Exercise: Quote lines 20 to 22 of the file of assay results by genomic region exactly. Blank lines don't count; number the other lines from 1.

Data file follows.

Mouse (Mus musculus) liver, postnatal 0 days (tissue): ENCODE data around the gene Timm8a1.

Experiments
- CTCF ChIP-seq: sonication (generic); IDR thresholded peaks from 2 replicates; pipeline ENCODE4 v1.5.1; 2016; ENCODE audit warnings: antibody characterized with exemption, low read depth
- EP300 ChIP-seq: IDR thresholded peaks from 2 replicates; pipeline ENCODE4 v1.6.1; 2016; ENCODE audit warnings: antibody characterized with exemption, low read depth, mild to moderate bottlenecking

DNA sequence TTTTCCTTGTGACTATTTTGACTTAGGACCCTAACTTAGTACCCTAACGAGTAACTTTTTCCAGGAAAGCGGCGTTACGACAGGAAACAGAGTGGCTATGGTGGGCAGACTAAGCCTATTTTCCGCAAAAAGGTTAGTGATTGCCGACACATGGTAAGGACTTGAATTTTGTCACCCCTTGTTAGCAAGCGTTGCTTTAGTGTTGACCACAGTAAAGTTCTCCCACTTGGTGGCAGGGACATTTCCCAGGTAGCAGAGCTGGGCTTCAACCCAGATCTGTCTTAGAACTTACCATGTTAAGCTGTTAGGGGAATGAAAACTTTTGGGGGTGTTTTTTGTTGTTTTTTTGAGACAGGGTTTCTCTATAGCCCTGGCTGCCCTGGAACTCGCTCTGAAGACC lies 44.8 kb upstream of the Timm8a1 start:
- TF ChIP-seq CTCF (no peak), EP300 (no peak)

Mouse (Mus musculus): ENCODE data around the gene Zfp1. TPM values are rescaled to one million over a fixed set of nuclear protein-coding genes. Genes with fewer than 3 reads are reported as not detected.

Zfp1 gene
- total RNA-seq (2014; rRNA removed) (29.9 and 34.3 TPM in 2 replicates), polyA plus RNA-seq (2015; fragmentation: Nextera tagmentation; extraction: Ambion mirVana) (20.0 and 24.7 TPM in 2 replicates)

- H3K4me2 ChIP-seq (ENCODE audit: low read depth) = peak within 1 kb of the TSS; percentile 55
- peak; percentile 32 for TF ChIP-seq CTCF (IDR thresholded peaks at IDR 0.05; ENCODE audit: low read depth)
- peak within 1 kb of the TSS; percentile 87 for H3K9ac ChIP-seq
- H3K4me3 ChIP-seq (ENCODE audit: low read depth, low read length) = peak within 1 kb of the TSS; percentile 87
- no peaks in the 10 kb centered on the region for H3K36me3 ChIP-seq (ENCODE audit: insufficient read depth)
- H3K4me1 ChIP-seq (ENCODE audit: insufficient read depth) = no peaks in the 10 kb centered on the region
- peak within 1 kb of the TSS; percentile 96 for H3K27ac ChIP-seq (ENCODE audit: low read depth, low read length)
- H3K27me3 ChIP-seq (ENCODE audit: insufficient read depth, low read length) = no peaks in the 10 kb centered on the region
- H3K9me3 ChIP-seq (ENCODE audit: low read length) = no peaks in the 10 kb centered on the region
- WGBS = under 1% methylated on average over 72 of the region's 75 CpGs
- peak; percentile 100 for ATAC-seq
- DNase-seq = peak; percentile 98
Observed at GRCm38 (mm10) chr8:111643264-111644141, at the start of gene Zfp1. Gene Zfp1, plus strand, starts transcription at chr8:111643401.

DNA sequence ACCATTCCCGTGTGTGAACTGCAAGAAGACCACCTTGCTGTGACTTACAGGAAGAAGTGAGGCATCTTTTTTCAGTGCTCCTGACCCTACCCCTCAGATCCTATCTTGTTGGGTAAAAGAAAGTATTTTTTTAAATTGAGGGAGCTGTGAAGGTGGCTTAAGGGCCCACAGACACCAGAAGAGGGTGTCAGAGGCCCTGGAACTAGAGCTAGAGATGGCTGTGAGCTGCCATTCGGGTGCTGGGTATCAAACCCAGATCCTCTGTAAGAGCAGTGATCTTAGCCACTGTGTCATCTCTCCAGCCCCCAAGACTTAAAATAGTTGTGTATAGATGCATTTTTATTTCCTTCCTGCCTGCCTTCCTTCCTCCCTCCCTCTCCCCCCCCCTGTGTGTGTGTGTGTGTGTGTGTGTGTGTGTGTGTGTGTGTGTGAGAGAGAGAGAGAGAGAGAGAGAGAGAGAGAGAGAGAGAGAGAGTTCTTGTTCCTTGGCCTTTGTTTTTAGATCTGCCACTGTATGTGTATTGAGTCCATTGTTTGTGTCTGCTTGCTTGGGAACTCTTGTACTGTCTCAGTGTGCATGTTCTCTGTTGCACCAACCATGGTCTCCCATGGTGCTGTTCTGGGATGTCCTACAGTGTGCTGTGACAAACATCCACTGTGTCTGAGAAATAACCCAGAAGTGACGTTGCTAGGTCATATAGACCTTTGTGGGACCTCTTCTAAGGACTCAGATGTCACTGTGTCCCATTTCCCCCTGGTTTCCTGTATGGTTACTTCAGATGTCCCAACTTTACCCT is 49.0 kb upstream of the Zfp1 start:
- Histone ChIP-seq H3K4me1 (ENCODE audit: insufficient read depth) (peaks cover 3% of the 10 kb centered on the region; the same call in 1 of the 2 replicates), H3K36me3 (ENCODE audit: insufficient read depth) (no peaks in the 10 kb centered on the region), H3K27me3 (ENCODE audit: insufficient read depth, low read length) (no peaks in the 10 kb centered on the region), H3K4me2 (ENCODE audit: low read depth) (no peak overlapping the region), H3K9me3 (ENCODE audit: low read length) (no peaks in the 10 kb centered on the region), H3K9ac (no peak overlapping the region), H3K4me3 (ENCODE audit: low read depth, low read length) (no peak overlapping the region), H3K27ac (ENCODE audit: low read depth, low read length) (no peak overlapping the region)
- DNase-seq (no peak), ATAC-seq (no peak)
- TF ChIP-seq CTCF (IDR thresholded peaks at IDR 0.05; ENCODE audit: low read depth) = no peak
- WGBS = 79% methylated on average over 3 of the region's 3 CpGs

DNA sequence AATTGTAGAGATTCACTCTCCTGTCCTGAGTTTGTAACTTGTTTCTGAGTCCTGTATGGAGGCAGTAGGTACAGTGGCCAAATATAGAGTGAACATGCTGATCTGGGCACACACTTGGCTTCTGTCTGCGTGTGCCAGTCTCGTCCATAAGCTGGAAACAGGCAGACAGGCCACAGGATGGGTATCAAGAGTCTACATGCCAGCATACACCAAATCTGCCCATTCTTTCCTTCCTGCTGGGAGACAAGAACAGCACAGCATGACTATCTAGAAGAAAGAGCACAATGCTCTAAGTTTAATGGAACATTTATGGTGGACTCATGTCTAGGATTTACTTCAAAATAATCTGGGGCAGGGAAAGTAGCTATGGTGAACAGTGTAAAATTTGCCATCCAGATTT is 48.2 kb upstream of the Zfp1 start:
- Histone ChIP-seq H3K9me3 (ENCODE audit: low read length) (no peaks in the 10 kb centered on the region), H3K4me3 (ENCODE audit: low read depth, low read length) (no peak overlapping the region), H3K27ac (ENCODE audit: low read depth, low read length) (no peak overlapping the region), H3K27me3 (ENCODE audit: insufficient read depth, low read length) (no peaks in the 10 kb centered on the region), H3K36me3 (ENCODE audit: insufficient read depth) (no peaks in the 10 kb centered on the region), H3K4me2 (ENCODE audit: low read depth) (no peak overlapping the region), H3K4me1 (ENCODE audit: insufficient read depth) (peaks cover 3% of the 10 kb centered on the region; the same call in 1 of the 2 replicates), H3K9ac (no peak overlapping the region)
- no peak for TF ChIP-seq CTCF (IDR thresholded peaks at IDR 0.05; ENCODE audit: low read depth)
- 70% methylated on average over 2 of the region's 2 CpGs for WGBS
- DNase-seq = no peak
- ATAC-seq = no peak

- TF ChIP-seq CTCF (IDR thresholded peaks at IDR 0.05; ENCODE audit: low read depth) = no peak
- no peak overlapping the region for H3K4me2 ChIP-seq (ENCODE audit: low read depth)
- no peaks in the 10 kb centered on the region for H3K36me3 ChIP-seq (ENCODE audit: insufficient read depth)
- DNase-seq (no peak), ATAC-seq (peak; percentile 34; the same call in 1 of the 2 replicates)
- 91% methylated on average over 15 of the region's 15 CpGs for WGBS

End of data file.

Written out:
- peak; percentile 100 for ATAC-seq
- DNase-seq = peak; percentile 98
Observed at GRCm38 (mm10) chr8:111643264-111644141, at the start of gene Zfp1. Gene Zfp1, plus strand, starts transcription at chr8:111643401.